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  2. AQA GCSE 8525
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  4. Starter Activities

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Every Craig’n’Dave lesson with theory has a starter activity and a model answer. The activities are focused on the content of the lesson and require no input from the teacher. You can simply display them on the board for when students come into the classroom. This ensures that there is no “down-time” at the beginning of a lesson as students arrive at different times.


The tasks are simple, frequently requiring students to look something up on the Internet to enrich what they may have watched in our videos. For example, the lesson focused on RAM and ROM asks students to find out where “rope ROM” was used in a famous event in history, and why programmers in the past used “core dumps”. The lesson focused on caching asks students to count how many pieces of track a train runs around a model railway on an inner line to a station named, “cache”, and an outer line to a station called, “RAM” perfectly illustrating the advantage of caching. Although we provide these activities as starters, of course you can use them in any way you like. They are also ideal for mini plenaries.

Some schools like to use “low stakes quizzing” as an alternative to starter activities. In that case you could use Smart Revise instead, or if you have enough lesson time, use both.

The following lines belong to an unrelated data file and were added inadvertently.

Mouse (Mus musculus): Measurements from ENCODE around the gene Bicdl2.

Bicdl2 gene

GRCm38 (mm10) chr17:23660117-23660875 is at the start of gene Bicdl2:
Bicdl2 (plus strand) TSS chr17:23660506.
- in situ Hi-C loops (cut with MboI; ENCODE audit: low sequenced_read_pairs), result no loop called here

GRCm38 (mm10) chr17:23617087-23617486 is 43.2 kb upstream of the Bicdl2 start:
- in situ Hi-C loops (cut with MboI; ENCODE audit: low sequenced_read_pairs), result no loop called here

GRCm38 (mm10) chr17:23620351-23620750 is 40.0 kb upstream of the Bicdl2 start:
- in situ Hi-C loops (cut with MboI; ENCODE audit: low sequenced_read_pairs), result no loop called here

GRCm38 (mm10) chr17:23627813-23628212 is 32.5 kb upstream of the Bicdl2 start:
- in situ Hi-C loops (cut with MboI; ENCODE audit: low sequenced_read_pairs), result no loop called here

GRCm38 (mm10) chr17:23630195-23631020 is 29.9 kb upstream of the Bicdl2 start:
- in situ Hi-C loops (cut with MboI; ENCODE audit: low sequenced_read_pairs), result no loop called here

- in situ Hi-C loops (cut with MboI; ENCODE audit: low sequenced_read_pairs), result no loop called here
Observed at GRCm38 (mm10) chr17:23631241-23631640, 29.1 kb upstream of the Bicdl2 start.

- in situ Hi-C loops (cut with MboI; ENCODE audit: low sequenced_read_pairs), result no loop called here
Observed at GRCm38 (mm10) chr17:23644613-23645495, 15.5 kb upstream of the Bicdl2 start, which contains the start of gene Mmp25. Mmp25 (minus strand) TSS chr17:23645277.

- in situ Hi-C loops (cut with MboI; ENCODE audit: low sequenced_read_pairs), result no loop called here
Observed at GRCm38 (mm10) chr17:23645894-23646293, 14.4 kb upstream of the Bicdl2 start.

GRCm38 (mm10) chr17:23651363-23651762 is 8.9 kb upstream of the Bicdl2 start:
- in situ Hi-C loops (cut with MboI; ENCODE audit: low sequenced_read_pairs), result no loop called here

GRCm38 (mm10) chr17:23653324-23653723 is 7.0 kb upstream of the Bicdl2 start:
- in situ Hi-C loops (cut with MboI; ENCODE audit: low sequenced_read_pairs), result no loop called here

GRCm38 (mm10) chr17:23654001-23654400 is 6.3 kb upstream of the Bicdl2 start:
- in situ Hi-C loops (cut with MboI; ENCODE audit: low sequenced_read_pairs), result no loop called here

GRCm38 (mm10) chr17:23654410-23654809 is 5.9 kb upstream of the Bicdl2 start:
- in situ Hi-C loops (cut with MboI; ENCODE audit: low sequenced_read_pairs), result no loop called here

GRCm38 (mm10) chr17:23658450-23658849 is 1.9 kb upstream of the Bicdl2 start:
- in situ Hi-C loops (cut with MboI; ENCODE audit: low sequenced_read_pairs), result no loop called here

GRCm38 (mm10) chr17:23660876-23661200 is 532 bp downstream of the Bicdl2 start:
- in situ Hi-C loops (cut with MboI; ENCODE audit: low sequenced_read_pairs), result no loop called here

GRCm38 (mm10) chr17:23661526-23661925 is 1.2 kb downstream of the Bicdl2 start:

Starters can serve many purposes. They can be used as a mechanism to ensure retention of knowledge from previous topics, to get students to respond to previous feedback, to excite the class, to calm the class, to get them wondering about the lesson. All of these are very valid if the execution is good and practice is consistent, building habits in the learners.

The purpose of a starter at GCSE when using CraignDave resources is to provide what we call, “engagement on entry”. Students will often arrive at different times and you need to decide when the lesson should start. This is problematic as you don’t want to start the lesson only to have to repeat most of what you have just said. Equally you don’t want students having nothing to do until everyone else arrives. You need lessons to be self-starting and not dependent on who and how many students have arrived at the lesson. While starter activities can be irrelevant to the lesson itself depending on what you are trying to achieve; it is usually better if they focus on the topic in hand. We like to pose questions on the board, get the students to find out more about a topic and complete very short activities that can be thrown away. Critically, it doesn’t really matter if a student completes the activity or not. It is to engage them and get them thinking about the topic before the “real part” of the lesson begins. Students are therefore challenged from the get-go.

With a flipped classroom approach, students can also make a start on their workbooks without you even formally starting the lesson if you want to do that. You can then pause them further into the lesson when it is calm, and everyone has been in the classroom for a short period of time.

Critically you don’t want a starter to dominate a lesson. You don’t want it to be reliant on how many students have arrived. You don’t want it to involve logistics that need explaining. You don’t want it to include packing up that will drain pace later. You don’t want it reliant on you!

You do want it to make sure all students can engage with something productive whilst they are waiting. You do want them to be in the right frame of mind for the lesson, to warm them up. You do want it to be brisk.


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